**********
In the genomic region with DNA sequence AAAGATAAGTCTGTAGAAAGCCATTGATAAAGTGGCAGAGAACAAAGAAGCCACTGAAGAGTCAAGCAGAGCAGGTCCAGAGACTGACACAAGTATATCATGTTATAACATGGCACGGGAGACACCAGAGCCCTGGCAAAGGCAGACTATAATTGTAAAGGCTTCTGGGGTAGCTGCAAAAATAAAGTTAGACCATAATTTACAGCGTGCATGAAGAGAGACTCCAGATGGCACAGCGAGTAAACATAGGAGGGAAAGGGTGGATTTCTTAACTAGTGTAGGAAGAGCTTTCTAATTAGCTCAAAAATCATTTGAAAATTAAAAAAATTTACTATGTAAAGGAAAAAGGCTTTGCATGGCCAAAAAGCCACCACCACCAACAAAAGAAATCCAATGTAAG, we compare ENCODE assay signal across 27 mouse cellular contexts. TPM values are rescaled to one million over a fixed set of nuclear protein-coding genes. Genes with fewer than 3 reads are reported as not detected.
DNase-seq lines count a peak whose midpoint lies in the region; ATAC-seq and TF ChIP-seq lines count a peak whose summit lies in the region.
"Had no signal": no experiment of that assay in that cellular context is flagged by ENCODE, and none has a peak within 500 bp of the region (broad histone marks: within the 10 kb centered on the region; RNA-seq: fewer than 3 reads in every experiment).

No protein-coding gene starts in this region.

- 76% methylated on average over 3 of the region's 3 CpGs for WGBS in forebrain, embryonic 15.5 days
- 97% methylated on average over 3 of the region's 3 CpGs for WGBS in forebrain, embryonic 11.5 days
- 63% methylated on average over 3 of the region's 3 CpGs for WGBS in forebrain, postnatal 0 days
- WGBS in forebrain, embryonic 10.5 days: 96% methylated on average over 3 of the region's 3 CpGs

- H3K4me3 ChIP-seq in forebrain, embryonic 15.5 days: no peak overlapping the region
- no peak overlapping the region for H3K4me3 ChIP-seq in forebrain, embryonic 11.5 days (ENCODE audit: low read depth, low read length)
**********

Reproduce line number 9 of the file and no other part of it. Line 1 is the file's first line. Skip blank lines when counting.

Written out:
- H3K4me3 ChIP-seq in forebrain, embryonic 15.5 days: no peak overlapping the region